Observed changes in the climate system
Warming of the climate system is unequivocal, and since the 1950s, many of the observed changes are unprecedented over decades to millennia. The atmosphere and ocean have warmed, the amounts of snow and ice have diminished, sea level has risen, and the concentrations of greenhouse gases have increased.

Source: IPCC – Working Group 1 2013

(a) Observed global mean combined land and ocean surface temperature anomalies, from 1850 to 2012 from three data sets. Top panel: annual mean values, bottom panel: decadal mean values including the estimate of uncertainty for one dataset (black). Anomalies are relative to the mean of 1961−1990.

(b) Map of the observed surface temperature change from 1901 to 2012 derived from temperature trends determined by linear regression from one dataset (orange line in panel a). Trends have been calculated where data availability permits a robust estimate (i.e., only for grid boxes with greater than 70% complete records and more than 20% data availability in the first and last 10% of the time period). Other areas are white. Grid boxes where the trend is significant at the 10% level are indicated by a + sign.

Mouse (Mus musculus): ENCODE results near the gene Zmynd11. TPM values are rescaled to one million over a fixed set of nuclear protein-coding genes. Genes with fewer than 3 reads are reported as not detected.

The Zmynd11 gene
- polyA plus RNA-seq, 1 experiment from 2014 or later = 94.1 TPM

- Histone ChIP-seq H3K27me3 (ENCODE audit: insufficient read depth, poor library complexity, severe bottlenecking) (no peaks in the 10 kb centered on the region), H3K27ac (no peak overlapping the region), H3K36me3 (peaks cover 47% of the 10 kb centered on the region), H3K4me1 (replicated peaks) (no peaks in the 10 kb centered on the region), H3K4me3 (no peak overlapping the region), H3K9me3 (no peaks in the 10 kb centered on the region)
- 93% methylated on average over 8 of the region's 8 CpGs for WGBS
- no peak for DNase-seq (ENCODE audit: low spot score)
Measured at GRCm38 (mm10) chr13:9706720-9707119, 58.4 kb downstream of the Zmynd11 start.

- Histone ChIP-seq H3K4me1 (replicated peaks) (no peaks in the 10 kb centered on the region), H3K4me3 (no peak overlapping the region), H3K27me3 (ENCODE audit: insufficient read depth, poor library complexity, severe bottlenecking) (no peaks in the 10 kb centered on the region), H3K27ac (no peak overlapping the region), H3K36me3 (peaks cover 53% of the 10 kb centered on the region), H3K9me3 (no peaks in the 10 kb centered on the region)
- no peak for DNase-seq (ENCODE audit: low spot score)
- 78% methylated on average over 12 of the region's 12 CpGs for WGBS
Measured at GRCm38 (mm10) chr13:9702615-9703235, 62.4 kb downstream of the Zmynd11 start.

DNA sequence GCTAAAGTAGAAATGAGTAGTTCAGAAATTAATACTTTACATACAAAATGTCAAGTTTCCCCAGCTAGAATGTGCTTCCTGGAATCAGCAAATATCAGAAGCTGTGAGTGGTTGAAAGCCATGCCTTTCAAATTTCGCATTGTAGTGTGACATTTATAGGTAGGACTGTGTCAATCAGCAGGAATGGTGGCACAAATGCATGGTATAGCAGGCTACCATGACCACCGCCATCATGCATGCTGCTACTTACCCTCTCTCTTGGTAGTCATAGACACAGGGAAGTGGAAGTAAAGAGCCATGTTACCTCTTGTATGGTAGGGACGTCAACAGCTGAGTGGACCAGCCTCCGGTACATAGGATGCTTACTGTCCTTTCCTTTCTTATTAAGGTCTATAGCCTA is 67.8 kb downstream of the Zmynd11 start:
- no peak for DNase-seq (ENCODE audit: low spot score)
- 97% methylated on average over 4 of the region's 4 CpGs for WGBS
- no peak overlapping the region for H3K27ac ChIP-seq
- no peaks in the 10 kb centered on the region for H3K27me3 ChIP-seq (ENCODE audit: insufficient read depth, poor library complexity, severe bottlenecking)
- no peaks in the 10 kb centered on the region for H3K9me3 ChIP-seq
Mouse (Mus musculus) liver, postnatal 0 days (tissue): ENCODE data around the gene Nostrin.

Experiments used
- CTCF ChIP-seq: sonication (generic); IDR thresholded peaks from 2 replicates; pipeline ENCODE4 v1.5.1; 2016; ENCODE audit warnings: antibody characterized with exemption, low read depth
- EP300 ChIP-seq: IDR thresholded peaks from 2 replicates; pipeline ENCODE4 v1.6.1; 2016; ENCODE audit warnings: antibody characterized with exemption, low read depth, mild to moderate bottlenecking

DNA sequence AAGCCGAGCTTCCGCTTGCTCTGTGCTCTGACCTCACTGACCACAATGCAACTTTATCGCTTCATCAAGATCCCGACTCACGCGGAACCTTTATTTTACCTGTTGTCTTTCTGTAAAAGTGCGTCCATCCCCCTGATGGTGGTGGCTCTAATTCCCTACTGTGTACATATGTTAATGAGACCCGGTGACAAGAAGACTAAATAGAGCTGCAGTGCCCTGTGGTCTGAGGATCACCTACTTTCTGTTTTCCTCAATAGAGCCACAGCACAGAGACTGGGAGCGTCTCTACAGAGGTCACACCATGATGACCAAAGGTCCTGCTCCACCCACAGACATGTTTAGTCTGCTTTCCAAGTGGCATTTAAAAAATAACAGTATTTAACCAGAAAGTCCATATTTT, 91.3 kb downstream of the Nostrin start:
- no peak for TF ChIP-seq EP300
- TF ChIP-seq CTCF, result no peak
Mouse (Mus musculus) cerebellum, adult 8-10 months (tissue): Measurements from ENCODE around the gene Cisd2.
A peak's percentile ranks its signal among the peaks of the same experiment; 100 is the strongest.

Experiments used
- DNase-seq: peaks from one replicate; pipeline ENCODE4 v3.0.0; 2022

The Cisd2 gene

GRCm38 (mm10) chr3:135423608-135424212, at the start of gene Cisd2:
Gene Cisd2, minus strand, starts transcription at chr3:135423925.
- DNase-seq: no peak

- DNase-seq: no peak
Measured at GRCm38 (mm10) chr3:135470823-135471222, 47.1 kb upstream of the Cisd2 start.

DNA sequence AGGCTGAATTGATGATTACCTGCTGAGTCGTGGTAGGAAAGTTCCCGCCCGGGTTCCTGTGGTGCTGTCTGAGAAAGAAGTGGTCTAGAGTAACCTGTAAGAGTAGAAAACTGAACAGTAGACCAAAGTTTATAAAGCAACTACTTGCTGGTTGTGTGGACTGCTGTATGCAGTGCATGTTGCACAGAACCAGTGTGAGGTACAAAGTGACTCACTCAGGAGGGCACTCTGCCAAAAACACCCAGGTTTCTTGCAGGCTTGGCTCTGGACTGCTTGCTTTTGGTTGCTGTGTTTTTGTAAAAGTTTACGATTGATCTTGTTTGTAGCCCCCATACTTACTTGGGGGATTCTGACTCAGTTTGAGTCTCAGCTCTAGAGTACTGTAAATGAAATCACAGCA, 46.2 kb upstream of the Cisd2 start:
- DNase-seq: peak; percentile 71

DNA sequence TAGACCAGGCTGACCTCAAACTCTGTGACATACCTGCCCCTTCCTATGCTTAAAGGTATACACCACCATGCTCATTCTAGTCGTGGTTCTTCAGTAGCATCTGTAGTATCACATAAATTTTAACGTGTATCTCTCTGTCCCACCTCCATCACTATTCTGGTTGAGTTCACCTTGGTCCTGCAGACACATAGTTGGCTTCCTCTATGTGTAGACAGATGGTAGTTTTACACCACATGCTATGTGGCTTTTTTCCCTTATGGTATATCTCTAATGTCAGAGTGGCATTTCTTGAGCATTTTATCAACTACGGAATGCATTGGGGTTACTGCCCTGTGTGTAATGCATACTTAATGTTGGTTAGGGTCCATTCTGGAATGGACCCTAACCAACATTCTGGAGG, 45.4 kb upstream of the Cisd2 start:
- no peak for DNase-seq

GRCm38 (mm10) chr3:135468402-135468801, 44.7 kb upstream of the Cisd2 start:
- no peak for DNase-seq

Anthropogenic Climate Change »Anthropogenic Climate Change
Is the Earth's climate changing? »Is the Earth's climate changing?
Warming of the climate system is unequivocal »Warming of the climate system is unequivocal
Observed changes in the climate system
Observed changes in carbon and other biogeochemical cycles »Observed changes in carbon and other biogeochemical cycles
Observed changes in the atmosphere »Observed changes in the atmosphere
Observed cryospheric changes »Observed cryospheric changes
Observed sea level changes »Observed sea level changes
Ocean warming »Ocean warming
Ocean faces multiple, interconnected threats »Ocean faces multiple, interconnected threats
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